- Dangerous cyclone Freddie will hit Madagascar early this week.
- Next, she’ll head to Mozambique late this week.
- It can cause damaging winds, storm surges, floods and life-threatening mudslides.
- The cyclone has made a rare path across the entire southern Indian Ocean basin.
The powerful Cyclone Freddy in the southern Indian Ocean poses a serious threat to Madagascar and parts of southern Africa this week.
Here’s what you need to know about this storm, including where it is now, forecasts, and some perspective on how unusual this storm is. (Note: What we refer to as hurricanes in the basins of the Atlantic and eastern Pacific Oceans are known as hurricanes in the Indian Ocean.)
F reddy has been intense for days: Hurricane Freddie is a Category 4 hurricane as of Monday evening (US time). Its intensity peaked as a Category 5 over the weekend.
Its course is dangerous for Madagascar: Freddy is expected to move west-southwest into Madagascar by Tuesday evening (US time), likely as a Category 3 hurricane or stronger.
Freddie can then track down in South Africa: Freddy may continue west after hitting Madagascar and possibly push into Mozambique late this week, though how aggressively Freddy will trade remains to be seen.
Here are Freddy’s threats: Heavy rains, floods and serious landslides in hilly or mountainous terrain are a hazard, no matter how strong Freddy’s winds are in Madagascar and in parts of southern Africa. Damaging winds and storm flooding are also major concerns, especially near the center of Freddy as it moves into eastern Madagascar. This will happen just one month after Madagascar was hit by Cyclone Chineso’s winds and torrential rains, killing at least 33 people.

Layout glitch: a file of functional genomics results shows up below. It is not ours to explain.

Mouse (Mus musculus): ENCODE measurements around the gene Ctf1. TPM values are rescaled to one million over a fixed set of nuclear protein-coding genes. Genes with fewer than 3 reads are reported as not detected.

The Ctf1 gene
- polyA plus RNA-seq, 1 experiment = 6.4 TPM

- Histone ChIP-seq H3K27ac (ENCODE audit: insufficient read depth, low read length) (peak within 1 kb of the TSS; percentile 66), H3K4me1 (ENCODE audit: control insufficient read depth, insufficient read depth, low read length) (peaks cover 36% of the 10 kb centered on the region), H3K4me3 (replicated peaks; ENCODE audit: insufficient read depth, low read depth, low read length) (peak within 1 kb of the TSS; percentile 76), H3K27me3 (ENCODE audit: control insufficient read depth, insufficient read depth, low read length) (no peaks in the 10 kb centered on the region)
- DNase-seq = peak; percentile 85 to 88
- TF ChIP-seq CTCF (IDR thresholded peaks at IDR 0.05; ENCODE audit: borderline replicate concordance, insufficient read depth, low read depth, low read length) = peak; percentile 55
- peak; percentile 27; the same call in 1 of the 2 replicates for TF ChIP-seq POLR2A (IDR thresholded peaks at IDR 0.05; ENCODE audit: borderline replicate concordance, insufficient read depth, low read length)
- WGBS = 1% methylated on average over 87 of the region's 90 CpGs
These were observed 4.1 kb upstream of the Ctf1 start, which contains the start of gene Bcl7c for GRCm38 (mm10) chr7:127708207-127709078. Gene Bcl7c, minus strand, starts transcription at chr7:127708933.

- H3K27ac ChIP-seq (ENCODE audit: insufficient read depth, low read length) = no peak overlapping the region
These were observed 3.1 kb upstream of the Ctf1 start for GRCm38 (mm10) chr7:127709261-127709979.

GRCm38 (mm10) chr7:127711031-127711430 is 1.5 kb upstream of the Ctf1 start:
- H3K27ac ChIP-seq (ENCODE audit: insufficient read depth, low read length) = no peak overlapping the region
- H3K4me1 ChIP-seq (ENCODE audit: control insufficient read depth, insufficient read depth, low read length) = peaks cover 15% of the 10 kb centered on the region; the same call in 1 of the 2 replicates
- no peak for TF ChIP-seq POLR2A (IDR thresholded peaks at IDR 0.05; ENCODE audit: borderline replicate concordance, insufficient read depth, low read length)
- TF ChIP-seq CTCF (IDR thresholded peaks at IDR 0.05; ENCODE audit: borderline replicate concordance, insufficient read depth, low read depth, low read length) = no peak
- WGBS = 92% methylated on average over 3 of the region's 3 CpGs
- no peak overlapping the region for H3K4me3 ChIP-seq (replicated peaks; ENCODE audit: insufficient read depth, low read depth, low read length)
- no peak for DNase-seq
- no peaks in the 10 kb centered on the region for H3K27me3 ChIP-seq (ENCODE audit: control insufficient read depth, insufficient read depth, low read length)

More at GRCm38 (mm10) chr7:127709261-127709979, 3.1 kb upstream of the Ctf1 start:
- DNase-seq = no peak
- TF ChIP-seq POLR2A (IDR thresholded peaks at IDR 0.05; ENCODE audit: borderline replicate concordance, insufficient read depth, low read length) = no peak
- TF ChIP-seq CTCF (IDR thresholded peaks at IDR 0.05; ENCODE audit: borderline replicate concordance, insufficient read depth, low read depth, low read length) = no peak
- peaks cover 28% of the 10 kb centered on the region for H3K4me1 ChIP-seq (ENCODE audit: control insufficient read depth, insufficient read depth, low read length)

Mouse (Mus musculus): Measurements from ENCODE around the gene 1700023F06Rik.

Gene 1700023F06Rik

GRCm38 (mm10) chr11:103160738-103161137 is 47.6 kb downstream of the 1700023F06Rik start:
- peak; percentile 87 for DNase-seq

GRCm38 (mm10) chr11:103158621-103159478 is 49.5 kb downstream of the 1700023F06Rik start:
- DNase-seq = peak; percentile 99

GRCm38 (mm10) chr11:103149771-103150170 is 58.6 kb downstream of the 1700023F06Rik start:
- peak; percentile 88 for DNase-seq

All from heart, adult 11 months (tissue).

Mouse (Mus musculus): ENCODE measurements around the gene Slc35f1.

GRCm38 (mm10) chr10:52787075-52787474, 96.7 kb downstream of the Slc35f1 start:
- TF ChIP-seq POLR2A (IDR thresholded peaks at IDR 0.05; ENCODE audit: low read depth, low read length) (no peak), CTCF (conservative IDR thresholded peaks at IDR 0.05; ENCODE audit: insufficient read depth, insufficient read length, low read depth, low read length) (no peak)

Reddy will be one of the basin’s longest-running stormsFreddy first formed off the coast of southern Indonesia on February 6. According to the NOAA Best Track database, for all hurricanes in the southern Indian Ocean that have become at least Category 1 in intensity, Only one has been traced from near Indonesia all the way to Madagascar. This was Hurricane Ellen/Leon in February 2000.
Line E/Lyon was destroyed: This cyclone struck Madagascar as a Category 1 storm, then rapidly intensified to Category 4 before hitting central Mozambique. It continued on to Zimbabwe before its remnants continued into northern Botswana and Namibia, an exceptionally long track inland over southern Africa. This storm along with a tropical depression earlier in the month caused devastating floods in Mozambique, Zimbabwe and South Africa in February 2000.
The Weather Company’s primary journalistic mission is to report on breaking weather, the environment, and the importance of science to our lives. This story does not necessarily represent the position of its parent company, IBM.